Apart from the Anger

by Ken Briggs

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It wouldn't surprise me if the bishops and the sisters who squared off against each other in Rome this week actually liked and respected one another.

They were nurtured in the same church and love its inner nature. They became part of the talented leadership that furthered a rich tradition.

Tragic, then, that they faced each other as strangers, shaped by experiences that inevitably placed them in distant spheres of understanding and sensibility.

By entering seminary, the bishops embraced a society with its own customs and predilections, oriented largely toward preservation of its prerogatives and disciplines.

By entering religious communities, the LCWR sisters sometimes unwittingly took on a mission that had opened to the world, making them susceptible to the thoughts, trials and vocations of a larger sector of what Vatican II described as the "people of God."

The ordained realm changed some of its practices and trappings but remained decidedly enclosed in a self perpetuating system.

Sisters followed the muses they discovered in their growing contacts with wider humanity and from their insights as women.

Could anything better illustrate how theology derives from experience? Or how impossible it is to achieve anything like theological uniformity.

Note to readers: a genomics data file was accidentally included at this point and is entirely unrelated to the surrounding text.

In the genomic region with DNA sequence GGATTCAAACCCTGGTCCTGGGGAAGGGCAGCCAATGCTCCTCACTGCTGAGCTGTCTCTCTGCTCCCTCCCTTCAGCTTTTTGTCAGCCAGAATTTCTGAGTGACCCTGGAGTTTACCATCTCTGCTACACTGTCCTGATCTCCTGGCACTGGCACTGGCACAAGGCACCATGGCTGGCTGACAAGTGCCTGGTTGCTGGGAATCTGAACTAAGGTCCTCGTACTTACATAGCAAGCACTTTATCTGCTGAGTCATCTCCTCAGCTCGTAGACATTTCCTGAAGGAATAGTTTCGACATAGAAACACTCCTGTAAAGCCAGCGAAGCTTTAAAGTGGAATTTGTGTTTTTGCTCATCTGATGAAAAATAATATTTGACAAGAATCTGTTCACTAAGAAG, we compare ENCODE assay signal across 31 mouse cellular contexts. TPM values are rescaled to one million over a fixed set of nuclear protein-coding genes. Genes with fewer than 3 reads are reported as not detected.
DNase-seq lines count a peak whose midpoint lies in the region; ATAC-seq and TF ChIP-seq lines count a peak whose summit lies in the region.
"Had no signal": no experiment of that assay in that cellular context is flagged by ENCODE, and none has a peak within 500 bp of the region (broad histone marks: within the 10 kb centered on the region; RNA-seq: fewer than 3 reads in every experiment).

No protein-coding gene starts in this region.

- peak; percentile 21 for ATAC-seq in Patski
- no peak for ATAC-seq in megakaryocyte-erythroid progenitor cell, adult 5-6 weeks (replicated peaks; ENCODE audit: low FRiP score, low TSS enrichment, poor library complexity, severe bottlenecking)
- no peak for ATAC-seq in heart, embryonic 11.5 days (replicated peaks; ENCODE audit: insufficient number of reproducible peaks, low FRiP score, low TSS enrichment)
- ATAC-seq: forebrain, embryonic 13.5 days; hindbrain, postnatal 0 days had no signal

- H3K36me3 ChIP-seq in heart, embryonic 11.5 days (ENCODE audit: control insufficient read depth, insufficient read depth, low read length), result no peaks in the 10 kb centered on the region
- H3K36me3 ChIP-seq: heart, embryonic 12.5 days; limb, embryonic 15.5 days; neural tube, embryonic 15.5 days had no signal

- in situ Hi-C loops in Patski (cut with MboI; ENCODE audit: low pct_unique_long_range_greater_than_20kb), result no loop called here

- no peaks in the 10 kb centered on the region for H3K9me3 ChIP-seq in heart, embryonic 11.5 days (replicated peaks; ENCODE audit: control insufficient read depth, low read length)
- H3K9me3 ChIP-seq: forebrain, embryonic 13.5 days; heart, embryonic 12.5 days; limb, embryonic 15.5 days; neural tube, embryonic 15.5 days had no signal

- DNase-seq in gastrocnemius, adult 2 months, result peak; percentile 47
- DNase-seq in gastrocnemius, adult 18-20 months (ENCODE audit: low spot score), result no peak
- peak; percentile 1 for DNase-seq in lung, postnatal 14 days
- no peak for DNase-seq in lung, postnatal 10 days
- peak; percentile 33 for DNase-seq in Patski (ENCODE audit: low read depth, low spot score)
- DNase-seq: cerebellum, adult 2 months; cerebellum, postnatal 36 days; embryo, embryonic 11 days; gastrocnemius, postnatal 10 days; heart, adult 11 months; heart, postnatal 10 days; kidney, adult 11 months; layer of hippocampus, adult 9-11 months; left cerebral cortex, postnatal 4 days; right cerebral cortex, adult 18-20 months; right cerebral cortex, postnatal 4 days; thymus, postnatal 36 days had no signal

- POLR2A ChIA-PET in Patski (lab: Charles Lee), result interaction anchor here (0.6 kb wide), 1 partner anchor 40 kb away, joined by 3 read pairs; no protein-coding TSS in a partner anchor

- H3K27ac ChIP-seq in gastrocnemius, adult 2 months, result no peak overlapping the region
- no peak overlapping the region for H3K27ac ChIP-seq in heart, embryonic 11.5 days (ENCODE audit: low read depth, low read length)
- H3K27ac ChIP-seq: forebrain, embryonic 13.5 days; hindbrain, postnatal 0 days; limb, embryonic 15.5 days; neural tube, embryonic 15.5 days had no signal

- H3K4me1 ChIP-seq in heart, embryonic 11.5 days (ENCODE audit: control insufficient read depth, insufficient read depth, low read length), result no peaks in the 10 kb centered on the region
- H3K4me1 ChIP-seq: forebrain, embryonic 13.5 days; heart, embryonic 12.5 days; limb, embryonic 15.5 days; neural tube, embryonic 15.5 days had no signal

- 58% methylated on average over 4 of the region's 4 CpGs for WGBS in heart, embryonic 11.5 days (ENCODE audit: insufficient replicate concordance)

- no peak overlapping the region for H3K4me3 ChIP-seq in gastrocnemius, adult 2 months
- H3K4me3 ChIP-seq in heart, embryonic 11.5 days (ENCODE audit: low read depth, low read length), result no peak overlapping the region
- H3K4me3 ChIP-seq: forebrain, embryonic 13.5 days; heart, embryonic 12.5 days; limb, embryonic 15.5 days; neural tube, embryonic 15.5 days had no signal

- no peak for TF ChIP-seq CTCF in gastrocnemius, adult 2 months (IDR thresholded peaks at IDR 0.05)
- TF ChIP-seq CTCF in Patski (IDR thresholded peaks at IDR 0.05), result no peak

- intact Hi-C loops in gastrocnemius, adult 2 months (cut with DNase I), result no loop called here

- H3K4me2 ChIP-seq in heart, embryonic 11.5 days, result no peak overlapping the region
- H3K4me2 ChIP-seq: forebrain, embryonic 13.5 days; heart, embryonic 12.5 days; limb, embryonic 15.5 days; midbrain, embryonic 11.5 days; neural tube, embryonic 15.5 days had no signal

The Protestant Reformation gave historical witness to this experience-based diversity. It was already there but Luther and Calvin made it visible in a manner not seen since Eastern Orthodoxy split from Rome.

It's human nature I suppose. Once the Reformation had popped the lid, the trend went viral. Denominations multiplied like cell mitosis. Theological fine points too easily became reasons for divisions more often than instances where vastly different experiences had taken groups within particular traditions to new churches.

Distinct circumstances filtered through similar religious orientation has yielded two widely different versions of what it means to be Catholic, bishops and sister, and they view each other across continents, literally and figuratively. The fact that they don't speak the same language or walk similar paths is an outcome of history rather than a conscious desire to dispute each other.

It doesn't mean that behind their formal opposition and the momentous consequences it may portend that they don't sometimes admire the person across the way from the different land.

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